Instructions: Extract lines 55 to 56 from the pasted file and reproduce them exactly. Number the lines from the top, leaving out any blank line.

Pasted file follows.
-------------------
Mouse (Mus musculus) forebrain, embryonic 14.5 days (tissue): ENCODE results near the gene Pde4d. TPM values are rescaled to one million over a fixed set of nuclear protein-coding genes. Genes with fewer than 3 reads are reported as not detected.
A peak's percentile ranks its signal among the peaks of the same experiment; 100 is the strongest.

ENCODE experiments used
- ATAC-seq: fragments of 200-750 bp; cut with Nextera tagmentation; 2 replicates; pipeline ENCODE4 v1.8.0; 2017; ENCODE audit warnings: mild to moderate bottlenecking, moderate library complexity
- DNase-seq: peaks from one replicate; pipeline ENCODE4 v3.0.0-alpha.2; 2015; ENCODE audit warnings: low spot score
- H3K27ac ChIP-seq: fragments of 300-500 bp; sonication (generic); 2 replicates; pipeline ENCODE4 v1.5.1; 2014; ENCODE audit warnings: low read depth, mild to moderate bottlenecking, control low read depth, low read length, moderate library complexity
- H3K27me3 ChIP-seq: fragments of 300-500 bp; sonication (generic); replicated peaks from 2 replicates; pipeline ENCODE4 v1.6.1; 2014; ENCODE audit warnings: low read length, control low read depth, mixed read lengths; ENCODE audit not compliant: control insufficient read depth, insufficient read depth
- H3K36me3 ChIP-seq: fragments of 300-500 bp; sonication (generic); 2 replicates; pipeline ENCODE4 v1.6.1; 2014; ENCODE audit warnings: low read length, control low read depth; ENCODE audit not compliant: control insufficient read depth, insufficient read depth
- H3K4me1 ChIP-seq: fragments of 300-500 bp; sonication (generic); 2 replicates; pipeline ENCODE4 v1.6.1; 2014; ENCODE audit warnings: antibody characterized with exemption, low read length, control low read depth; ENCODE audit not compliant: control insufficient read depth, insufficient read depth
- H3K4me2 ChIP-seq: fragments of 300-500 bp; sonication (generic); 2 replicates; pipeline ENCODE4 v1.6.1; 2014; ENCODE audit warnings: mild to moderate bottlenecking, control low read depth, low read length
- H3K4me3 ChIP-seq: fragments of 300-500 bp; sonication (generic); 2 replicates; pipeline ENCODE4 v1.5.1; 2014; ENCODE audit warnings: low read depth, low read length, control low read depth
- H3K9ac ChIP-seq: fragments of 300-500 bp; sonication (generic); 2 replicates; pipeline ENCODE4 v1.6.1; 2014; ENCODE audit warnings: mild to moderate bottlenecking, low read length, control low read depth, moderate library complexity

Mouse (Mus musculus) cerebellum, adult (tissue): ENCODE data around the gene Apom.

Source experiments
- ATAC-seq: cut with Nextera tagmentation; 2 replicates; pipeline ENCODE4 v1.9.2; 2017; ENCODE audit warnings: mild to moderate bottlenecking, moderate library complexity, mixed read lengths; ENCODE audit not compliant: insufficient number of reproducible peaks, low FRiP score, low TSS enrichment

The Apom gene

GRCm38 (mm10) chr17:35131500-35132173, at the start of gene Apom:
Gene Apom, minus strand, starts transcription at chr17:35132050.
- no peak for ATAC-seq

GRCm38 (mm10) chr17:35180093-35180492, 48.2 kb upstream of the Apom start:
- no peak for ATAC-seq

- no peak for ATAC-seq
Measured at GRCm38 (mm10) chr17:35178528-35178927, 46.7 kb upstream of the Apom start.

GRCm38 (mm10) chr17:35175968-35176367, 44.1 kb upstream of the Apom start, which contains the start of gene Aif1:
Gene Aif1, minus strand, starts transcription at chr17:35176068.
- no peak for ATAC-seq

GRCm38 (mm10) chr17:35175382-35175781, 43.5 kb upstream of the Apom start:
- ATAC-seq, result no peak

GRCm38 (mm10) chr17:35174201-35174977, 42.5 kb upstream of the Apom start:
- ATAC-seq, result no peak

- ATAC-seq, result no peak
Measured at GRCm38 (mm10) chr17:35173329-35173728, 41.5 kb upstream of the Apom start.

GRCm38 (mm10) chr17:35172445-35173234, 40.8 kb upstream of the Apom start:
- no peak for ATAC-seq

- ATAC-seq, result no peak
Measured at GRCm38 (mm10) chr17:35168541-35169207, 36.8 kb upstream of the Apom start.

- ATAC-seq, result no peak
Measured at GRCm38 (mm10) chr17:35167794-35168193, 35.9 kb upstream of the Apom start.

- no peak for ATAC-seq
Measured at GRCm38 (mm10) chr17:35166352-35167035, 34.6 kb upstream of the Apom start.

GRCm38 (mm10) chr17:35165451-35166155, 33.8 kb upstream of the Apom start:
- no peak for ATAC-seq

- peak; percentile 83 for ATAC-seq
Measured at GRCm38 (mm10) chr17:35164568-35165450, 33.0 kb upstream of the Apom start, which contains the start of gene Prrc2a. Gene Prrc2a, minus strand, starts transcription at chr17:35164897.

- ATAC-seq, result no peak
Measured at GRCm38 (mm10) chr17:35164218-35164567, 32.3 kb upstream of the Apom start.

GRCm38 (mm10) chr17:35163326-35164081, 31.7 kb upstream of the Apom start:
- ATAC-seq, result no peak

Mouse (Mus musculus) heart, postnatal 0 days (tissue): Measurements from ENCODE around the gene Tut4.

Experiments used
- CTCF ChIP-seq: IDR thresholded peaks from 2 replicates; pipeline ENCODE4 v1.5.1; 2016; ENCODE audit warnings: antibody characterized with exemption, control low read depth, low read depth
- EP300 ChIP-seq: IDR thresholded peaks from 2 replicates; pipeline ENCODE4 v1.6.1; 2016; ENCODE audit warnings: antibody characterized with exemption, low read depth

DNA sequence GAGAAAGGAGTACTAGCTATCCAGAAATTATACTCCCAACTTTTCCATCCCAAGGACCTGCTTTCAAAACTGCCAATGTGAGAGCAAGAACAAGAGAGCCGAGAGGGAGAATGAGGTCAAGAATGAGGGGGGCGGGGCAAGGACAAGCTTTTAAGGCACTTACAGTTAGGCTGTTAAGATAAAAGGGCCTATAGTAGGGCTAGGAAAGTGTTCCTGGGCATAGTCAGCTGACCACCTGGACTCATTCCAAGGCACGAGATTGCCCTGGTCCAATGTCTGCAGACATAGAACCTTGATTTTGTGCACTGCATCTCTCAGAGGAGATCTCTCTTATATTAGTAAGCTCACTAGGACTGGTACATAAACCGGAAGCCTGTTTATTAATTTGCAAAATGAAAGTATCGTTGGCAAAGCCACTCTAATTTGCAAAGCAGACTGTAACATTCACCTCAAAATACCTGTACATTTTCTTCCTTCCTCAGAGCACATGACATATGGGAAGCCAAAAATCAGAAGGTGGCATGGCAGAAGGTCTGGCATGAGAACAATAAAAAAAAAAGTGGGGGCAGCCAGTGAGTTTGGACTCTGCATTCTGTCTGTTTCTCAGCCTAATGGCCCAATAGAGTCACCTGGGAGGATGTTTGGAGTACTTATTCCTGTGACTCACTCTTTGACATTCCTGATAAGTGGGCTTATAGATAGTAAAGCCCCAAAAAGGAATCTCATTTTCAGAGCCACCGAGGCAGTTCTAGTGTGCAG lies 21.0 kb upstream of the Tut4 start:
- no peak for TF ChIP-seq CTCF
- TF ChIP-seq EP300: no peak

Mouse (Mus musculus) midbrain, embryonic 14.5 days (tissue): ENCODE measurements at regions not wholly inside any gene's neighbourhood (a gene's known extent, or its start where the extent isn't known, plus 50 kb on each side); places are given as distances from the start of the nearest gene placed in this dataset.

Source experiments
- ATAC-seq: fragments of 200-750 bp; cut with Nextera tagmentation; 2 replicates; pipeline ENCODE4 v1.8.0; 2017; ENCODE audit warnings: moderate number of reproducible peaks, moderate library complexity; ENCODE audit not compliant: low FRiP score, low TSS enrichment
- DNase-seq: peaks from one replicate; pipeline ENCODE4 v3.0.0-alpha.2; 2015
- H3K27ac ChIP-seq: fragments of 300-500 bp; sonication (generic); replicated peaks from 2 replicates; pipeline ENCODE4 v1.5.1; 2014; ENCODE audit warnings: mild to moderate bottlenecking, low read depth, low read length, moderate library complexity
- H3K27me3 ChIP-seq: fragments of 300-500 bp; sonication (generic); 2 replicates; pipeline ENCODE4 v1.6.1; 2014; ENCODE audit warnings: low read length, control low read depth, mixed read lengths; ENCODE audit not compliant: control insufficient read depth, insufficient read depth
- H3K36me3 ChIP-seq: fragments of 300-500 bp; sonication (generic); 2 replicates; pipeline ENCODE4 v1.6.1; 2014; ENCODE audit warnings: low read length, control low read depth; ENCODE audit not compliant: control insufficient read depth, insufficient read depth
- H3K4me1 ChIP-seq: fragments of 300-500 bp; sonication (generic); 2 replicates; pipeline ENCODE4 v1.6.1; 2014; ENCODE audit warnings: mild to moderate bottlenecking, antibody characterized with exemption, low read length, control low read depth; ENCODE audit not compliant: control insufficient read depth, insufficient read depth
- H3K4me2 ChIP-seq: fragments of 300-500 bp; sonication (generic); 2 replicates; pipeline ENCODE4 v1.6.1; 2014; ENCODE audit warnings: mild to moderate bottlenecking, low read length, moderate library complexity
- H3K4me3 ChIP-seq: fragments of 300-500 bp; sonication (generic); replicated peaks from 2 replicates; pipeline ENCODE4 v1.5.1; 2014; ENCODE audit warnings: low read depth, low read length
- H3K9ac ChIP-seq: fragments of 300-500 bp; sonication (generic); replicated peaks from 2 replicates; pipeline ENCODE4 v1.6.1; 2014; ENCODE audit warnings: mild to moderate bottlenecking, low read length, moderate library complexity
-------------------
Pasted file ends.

- TF ChIP-seq EP300: no peak

Mouse (Mus musculus) midbrain, embryonic 14.5 days (tissue): ENCODE measurements at regions not wholly inside any gene's neighbourhood (a gene's known extent, or its start where the extent isn't known, plus 50 kb on each side); places are given as distances from the start of the nearest gene placed in this dataset.